A report about the M.T.A. prompts a debate about what ‘improved’ means

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New York State comptroller Tom DiNapoli issued a report today declaring the M.T.A.'s finances "much improved," and said that was an argument for "reducing the size" of the fare hikes planned to take effect beginning in 2015.

The M.T.A. and the Straphangers Campaign quickly echoed his point, but apparently it's a debatable one among transportation advocates.

"Where’s the other money?" asked Rich Barone, the director of transportation programs for the Regional Plan Association. "How are they going to make up that difference? ... They can cut service. That's their recourse."

Benjamin Kabak made a similar the argument today over at Second Avenue Sagas.

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"[C]ertain government bodies should rise above the populist calls against fare hikes," he wrote. "Whenever the M.T.A.’s budgetary conditions improve, as they recently have, anyone with a megaphone yells for fare hike reductions. It may make for happier customers and, perhaps, more riders, but it does not make for sound fiscal policy."

DiNapoli bases his recommendation on the fact that the operating side of the M.T.A.'s ledger has stabilized since the depths of the recession.

The M.T.A.'s financial outlook, according to him, is improved thanks in part to the strengthening economy on which the M.T.A.'s tax revenues rely, and cost-cutting at the M.T.A.

Barone thinks that's a dubious claim. 

"On an operating basis, even that’s questionable, because you could obviously argue that it could spend more money just to maintain the stations better, the fleet better, forget the capital needs," he said.

And then, once you take into account the authority's next capital plan, which isn't funded yet, and the fact that the authority's debt burden is astronomical (and serviced from the operating side of the budget), the picture looks a whole lot grimmer.

In fact, DiNapoli's own report said that "Without fare and toll increases, debt service as a percentage of total revenue could rise from 16.2 percent in 2013 to nearly 20 percent in 2018. (Even with biennial fare and toll increases at the projected inflation rate, the burden could reach 19 percent by 2018.) These estimates also exclude the potential impact of the next capital program."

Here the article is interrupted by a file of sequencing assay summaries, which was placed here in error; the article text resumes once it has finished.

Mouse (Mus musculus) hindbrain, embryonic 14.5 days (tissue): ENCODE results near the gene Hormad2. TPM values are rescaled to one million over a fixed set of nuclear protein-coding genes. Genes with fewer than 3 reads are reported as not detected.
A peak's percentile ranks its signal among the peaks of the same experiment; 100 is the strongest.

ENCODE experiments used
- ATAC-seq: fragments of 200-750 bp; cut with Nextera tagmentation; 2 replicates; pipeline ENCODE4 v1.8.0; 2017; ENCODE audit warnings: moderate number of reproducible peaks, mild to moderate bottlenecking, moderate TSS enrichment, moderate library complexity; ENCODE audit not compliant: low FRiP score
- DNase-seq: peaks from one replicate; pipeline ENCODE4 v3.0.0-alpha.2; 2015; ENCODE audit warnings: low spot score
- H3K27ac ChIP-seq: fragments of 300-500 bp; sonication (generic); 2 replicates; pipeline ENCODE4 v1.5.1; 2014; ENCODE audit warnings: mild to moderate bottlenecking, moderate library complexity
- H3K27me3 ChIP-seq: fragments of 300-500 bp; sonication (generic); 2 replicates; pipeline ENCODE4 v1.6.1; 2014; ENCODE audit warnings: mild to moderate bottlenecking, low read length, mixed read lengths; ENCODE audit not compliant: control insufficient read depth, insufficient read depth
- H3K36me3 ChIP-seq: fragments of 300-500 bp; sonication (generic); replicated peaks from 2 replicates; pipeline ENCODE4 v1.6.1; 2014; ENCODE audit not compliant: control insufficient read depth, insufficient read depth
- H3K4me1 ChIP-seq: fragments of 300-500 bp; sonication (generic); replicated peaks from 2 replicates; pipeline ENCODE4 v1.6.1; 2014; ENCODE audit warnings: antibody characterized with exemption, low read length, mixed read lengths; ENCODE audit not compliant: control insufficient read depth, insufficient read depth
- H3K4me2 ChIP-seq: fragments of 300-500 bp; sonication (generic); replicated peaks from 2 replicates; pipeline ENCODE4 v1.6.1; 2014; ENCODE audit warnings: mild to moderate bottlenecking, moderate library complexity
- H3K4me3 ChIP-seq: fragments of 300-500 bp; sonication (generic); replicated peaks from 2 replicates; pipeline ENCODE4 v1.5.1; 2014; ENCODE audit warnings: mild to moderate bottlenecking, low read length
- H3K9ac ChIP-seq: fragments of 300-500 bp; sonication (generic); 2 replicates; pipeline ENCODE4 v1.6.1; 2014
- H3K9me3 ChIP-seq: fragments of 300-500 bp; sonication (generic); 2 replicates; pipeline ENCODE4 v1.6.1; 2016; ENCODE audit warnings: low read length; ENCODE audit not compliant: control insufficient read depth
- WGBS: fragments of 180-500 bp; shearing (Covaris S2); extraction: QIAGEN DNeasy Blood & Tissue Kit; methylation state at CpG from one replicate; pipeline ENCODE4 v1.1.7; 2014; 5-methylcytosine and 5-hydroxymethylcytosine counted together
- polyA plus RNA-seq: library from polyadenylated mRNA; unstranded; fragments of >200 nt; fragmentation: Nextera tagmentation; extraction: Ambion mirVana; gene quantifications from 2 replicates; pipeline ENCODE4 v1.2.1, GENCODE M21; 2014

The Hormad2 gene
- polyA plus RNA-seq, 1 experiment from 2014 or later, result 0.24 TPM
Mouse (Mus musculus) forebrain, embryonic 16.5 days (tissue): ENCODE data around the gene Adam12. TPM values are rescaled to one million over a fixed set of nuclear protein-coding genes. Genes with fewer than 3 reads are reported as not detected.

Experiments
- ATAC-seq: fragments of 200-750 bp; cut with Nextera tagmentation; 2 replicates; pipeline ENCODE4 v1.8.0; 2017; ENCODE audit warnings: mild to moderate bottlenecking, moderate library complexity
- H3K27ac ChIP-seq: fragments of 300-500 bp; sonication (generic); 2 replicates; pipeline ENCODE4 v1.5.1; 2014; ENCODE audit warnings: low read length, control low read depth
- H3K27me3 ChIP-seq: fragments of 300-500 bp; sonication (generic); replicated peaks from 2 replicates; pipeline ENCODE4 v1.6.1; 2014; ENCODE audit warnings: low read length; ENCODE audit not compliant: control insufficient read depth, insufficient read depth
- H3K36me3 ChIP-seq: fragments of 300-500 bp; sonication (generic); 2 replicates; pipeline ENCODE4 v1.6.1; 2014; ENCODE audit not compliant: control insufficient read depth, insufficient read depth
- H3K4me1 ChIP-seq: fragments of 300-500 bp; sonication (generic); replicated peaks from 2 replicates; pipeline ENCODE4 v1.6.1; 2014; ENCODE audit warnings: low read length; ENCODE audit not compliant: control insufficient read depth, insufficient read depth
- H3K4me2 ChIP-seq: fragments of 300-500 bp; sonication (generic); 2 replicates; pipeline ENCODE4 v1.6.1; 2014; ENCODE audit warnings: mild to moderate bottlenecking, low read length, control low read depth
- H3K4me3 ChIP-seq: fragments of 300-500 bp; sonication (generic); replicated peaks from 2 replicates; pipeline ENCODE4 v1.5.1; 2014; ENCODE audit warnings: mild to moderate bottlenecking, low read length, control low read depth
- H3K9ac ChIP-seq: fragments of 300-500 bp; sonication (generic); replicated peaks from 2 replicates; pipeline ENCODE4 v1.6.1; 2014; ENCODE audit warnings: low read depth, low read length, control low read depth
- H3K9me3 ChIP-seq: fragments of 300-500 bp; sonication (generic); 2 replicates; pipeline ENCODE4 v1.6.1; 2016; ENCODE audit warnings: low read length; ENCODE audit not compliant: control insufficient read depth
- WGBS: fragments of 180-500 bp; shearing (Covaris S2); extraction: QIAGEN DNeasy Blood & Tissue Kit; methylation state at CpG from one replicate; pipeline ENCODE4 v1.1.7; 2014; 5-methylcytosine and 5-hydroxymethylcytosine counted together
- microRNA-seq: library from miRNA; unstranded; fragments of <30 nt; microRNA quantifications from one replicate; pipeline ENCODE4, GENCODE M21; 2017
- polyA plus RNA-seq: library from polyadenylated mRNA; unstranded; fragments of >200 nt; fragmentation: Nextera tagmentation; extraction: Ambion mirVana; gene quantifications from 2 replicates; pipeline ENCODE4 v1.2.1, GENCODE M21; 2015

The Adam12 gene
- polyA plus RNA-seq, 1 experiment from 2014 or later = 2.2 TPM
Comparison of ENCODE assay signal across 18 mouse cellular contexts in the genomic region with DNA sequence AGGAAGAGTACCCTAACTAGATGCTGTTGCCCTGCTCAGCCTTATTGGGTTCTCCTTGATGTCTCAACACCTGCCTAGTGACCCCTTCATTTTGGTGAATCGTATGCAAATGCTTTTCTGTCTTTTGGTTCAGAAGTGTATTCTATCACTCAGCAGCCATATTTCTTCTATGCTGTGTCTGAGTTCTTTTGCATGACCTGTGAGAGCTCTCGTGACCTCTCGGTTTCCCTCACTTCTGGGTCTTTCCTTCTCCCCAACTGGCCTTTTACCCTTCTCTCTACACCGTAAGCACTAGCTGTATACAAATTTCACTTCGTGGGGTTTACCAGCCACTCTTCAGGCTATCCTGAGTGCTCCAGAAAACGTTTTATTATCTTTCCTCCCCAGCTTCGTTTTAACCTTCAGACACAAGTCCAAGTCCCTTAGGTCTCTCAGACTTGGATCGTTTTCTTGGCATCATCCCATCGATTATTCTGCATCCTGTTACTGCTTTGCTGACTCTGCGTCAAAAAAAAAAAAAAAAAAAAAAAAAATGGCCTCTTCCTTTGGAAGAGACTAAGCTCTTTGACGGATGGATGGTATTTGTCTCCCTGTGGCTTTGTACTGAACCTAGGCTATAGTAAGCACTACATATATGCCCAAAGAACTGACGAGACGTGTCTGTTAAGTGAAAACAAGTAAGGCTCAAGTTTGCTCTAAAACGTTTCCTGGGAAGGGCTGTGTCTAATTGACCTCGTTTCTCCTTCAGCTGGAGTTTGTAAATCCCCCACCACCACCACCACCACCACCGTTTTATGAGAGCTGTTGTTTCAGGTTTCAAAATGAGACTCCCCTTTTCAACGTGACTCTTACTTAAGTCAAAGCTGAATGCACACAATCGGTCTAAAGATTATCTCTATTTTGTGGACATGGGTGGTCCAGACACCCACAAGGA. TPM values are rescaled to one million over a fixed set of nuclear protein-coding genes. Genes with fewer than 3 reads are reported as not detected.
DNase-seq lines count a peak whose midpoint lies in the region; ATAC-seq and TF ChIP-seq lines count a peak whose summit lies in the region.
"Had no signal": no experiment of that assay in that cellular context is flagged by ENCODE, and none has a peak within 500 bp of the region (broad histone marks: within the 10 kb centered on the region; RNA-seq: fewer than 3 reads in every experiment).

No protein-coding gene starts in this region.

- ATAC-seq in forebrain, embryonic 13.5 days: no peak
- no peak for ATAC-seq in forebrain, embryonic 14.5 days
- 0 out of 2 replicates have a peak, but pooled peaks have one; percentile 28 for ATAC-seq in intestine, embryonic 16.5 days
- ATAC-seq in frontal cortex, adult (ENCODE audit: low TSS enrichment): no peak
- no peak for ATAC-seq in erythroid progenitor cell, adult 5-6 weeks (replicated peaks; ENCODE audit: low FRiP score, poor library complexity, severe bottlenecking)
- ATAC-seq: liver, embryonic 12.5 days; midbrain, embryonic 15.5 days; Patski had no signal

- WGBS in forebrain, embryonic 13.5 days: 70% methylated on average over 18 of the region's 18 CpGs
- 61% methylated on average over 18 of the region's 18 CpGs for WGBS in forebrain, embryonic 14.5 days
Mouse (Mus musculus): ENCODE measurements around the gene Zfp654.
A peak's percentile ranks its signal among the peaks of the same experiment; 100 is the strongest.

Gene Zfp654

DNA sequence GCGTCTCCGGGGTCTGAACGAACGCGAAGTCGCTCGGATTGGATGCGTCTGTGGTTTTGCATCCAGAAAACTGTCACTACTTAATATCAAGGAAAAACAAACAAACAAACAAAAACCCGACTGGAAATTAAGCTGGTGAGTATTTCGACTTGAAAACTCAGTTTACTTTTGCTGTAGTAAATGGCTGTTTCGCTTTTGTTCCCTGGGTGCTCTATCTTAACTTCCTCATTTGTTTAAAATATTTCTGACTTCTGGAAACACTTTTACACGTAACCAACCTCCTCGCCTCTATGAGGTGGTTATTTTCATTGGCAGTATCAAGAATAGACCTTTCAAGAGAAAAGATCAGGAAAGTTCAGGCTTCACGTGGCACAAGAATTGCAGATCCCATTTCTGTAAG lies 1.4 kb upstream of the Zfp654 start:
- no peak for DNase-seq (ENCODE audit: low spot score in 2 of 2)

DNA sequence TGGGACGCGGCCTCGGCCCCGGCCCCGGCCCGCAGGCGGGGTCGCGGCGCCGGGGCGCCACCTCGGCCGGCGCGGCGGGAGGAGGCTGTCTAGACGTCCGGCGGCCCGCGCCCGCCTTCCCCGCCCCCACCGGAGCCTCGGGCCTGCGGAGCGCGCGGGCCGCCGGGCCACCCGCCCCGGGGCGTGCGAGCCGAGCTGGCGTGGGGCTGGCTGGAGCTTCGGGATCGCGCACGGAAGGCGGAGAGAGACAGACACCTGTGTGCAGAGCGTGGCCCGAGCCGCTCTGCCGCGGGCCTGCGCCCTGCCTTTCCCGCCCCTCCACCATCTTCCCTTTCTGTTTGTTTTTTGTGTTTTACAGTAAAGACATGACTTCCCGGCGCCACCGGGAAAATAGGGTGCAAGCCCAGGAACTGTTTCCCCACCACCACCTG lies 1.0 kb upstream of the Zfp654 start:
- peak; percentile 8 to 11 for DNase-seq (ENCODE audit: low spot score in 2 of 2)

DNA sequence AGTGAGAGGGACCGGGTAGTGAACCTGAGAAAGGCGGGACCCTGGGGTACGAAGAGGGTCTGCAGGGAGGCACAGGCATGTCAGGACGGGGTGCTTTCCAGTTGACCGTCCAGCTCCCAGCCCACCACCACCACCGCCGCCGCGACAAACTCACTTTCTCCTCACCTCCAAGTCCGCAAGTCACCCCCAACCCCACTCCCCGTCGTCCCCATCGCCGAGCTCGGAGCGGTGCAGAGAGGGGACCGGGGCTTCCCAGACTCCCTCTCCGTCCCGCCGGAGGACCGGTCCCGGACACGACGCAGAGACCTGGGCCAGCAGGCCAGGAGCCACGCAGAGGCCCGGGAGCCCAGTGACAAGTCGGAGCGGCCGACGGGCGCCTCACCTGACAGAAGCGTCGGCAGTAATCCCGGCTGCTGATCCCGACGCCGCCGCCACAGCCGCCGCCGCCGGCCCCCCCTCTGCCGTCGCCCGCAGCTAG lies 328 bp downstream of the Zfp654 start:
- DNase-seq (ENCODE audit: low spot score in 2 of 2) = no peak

Which brings us back to those fare hikes.

"It’s contradictory, right?" said Barone. "You read it. He’s says in one breath that the M.T.A. is doing quote-unquote better ... and then in the next breath, he says that the M.T.A. is in a really precarious position financially."

Barone's R.P.A. was part of a coalition of organizations that successfully called for biannual fare hikes back in the depths of the recession.

"In the past, these fare hikes were either infrequent and when they did happen they were 20 percent increases," said Barone. "The idea of a regular increase is something that we felt was necessary in order for the M.T.A. to have a better, stabler financial footing."

"It’s important that we try to keep everybody focused on the fact that the M.T.A. is not fiscally healthy," he added. "It has tremendous amount of debt."

UPDATE: Gene Russianoff, head of NYPIRG's Straphangers Campaign, had this to say: "I thought the DiNapoli analysis was the height of reasonableness. The M.T.A. is a billion dollars ahead of where they were this summer, so why not consider doing something about every-2-year fare hikes at 2X the rate of inflation. Whether it's a sea of debt service or 'pay-as-you-go' using fare revenue, it's the riders who get screwed. That's where Rich Barone's logic takes us."

"The IBO report on fares in July shows were frequent high fare hikes are taking us: 'The M.T.A. relies more heavily on fare revenue from riders than many other transit system operators. Using 2011 data from the Federal Transit Administration, IBO estimated that the overall farebox recovery ratio—passenger fare revenue divided by operating expenses—was 58 percent for New York City subway and buses, compared with ratios of 44 percent, 38 percent, and 36 percent for local transit in Chicago, Boston, and Philadelphia, respectively."